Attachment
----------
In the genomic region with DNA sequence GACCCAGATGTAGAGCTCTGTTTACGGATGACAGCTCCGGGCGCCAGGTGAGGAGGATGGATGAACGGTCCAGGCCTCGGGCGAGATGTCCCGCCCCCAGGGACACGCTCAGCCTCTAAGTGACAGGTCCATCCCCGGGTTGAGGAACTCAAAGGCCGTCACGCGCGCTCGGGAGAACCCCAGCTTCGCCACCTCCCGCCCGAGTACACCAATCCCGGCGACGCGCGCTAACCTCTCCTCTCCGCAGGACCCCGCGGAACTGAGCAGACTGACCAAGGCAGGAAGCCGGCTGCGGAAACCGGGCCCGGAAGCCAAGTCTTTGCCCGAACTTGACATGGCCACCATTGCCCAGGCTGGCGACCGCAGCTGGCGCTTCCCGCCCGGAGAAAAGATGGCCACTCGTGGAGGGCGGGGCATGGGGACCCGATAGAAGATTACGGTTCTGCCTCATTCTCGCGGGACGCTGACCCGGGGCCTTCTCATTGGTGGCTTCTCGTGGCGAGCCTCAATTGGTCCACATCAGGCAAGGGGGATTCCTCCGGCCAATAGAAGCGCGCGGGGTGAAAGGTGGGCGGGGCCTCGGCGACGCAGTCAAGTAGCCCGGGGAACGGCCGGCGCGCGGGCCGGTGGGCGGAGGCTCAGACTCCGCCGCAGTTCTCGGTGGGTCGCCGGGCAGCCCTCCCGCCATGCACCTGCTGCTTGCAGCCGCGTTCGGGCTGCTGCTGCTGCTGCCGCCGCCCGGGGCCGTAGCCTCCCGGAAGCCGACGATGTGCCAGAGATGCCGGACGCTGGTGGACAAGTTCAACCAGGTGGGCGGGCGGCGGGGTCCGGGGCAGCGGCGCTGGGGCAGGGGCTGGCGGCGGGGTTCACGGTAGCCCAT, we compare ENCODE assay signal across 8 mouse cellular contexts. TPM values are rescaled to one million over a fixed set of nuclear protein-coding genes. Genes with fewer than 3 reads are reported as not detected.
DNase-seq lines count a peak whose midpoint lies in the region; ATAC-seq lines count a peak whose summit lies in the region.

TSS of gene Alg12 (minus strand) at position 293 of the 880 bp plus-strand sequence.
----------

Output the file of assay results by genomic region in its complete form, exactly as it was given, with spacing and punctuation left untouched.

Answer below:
In the genomic region with DNA sequence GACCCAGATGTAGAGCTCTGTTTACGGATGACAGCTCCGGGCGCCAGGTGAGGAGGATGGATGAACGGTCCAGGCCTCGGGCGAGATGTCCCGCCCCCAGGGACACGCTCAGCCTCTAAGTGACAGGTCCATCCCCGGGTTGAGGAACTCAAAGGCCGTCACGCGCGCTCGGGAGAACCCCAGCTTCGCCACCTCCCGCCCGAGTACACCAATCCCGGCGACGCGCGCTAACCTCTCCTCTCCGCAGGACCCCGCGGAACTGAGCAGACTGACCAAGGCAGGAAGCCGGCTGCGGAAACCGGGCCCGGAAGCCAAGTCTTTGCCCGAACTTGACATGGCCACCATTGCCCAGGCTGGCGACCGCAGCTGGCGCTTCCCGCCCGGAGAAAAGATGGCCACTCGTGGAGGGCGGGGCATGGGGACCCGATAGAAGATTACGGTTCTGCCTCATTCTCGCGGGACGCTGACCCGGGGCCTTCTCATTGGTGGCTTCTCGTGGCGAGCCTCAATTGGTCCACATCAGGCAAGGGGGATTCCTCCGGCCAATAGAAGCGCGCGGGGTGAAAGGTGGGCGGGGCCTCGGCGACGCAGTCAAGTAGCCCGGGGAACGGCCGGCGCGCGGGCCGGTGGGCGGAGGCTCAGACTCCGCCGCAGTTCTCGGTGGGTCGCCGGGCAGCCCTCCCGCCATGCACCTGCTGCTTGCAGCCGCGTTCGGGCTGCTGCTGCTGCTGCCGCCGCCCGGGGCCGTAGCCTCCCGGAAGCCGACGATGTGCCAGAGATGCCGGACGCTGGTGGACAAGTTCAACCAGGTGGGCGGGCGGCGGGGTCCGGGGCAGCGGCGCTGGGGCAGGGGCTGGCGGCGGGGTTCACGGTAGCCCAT, we compare ENCODE assay signal across 8 mouse cellular contexts. TPM values are rescaled to one million over a fixed set of nuclear protein-coding genes. Genes with fewer than 3 reads are reported as not detected.
DNase-seq lines count a peak whose midpoint lies in the region; ATAC-seq lines count a peak whose summit lies in the region.

TSS of gene Alg12 (minus strand) at position 293 of the 880 bp plus-strand sequence.